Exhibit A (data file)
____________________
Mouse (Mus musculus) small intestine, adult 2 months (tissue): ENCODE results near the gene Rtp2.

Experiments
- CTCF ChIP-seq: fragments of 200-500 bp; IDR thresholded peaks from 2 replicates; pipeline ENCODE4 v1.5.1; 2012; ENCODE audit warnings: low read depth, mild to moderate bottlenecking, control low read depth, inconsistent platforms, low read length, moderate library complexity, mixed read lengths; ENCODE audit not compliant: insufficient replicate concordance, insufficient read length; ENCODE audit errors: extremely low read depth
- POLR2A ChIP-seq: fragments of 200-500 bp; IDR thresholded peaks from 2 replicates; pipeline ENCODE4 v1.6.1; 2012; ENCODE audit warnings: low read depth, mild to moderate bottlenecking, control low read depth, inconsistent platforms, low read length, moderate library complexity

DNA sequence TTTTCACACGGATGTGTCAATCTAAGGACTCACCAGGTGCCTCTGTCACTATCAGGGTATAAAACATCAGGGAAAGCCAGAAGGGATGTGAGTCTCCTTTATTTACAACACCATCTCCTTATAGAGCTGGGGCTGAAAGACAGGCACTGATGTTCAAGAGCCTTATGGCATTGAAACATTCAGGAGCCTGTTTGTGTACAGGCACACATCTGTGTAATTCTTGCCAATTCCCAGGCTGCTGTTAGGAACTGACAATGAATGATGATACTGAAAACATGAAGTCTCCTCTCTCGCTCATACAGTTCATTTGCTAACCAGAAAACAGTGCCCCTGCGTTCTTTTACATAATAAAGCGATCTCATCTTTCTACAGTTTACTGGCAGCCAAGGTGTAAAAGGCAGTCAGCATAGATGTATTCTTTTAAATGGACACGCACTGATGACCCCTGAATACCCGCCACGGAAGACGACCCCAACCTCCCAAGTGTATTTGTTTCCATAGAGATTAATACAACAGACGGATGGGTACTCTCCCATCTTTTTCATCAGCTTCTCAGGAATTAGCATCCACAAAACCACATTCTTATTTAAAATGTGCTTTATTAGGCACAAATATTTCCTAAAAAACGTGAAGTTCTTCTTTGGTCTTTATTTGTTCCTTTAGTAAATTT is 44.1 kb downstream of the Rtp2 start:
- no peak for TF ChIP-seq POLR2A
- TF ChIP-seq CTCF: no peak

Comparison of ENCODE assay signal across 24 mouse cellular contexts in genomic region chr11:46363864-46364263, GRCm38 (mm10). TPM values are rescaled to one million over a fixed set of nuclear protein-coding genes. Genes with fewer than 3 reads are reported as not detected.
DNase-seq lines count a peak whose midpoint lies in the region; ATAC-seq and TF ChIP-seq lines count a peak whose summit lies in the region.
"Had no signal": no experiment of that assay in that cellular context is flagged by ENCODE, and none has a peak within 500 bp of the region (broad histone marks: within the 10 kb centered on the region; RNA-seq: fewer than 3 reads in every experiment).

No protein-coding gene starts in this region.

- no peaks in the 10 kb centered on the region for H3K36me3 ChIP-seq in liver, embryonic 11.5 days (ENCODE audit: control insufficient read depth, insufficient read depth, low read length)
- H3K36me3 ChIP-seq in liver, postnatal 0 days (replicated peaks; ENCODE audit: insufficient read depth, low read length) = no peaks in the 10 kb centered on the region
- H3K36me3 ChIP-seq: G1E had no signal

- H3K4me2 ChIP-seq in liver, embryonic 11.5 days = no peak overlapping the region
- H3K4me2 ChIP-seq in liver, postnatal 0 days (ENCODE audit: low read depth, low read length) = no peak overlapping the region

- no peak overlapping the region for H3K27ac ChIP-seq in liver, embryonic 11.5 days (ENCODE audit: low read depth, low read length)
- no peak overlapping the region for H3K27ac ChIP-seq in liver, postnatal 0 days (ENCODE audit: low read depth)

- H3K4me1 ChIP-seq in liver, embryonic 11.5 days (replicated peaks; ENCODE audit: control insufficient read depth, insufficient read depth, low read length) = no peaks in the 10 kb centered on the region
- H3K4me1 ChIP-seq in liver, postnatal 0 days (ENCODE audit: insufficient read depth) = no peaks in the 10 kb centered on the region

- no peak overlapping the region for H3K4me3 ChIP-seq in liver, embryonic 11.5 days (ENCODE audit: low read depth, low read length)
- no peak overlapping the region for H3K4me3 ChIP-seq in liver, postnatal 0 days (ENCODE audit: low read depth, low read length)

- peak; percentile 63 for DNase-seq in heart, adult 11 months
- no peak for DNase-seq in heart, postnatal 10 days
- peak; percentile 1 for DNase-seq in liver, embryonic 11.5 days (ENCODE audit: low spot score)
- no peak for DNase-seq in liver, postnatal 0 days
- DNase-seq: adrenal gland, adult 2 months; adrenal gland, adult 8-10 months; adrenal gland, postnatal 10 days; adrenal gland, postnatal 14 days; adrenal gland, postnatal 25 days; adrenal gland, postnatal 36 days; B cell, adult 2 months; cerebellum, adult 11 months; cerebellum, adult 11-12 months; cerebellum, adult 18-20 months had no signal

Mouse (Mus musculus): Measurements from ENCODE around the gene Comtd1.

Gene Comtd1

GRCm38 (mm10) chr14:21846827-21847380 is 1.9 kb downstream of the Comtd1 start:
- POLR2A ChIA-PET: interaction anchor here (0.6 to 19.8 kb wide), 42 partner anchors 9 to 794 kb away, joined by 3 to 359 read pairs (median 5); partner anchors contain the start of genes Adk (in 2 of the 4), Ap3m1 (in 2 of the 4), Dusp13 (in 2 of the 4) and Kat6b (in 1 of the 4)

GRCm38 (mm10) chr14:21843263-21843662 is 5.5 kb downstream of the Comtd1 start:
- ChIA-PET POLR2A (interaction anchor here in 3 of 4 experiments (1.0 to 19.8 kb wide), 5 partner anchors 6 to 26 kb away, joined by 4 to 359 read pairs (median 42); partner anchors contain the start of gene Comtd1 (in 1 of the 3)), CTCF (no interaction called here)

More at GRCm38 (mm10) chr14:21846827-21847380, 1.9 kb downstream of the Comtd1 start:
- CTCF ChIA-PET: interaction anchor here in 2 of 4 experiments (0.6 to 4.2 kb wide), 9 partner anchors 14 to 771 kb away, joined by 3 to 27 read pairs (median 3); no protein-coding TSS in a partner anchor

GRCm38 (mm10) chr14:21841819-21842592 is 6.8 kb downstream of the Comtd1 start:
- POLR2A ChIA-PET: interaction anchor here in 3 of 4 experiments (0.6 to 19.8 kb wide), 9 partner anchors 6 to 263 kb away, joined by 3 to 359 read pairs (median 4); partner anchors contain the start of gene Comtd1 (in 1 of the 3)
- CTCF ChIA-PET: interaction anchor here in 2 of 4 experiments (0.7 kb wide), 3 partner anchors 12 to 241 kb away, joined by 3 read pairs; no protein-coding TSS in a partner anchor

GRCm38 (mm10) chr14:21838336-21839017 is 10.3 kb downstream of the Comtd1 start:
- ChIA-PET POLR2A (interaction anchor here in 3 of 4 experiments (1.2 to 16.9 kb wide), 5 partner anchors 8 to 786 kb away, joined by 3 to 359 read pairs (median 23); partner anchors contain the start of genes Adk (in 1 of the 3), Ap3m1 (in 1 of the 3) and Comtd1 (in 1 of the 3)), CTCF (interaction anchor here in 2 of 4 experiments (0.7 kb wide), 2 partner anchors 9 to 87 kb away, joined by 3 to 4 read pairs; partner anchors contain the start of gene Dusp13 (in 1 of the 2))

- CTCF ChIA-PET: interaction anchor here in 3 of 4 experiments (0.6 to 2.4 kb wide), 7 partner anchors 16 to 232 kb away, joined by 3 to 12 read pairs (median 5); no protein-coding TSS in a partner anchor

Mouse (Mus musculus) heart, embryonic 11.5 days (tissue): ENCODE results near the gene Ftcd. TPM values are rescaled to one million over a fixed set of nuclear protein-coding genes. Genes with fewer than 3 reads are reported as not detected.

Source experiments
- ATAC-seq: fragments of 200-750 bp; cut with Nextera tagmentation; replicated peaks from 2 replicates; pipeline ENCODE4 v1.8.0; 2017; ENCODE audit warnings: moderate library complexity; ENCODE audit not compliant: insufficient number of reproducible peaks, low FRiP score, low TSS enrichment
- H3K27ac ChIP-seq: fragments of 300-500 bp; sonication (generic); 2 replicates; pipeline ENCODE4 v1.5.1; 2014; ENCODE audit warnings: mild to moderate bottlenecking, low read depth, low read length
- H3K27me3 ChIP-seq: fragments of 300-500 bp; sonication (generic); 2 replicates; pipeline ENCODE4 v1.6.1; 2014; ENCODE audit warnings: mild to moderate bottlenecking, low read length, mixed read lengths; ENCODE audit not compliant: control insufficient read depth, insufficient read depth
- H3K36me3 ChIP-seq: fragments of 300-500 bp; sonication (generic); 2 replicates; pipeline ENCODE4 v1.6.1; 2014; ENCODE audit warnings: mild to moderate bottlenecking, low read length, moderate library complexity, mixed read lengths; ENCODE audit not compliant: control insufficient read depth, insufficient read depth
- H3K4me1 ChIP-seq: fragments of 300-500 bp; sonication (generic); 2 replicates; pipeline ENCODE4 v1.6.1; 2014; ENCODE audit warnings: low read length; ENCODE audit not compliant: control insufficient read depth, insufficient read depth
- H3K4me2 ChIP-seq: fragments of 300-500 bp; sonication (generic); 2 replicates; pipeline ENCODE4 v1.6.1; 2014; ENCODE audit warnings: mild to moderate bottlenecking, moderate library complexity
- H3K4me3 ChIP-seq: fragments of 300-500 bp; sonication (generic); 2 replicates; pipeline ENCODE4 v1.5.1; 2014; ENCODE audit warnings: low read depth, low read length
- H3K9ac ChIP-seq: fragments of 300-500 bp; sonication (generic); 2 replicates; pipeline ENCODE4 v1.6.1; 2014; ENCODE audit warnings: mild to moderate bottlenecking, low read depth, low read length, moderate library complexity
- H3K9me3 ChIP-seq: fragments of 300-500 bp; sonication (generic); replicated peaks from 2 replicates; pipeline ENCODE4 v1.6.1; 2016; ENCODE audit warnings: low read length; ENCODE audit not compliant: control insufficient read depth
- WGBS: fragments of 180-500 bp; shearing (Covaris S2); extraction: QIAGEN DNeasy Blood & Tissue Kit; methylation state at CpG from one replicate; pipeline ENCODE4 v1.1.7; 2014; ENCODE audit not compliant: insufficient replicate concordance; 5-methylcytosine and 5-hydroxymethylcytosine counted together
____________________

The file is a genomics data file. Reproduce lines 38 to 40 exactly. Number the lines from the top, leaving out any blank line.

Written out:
- CTCF ChIA-PET: interaction anchor here in 2 of 4 experiments (0.7 kb wide), 3 partner anchors 12 to 241 kb away, joined by 3 read pairs; no protein-coding TSS in a partner anchor

GRCm38 (mm10) chr14:21838336-21839017 is 10.3 kb downstream of the Comtd1 start:
- ChIA-PET POLR2A (interaction anchor here in 3 of 4 experiments (1.2 to 16.9 kb wide), 5 partner anchors 8 to 786 kb away, joined by 3 to 359 read pairs (median 23); partner anchors contain the start of genes Adk (in 1 of the 3), Ap3m1 (in 1 of the 3) and Comtd1 (in 1 of the 3)), CTCF (interaction anchor here in 2 of 4 experiments (0.7 kb wide), 2 partner anchors 9 to 87 kb away, joined by 3 to 4 read pairs; partner anchors contain the start of gene Dusp13 (in 1 of the 2))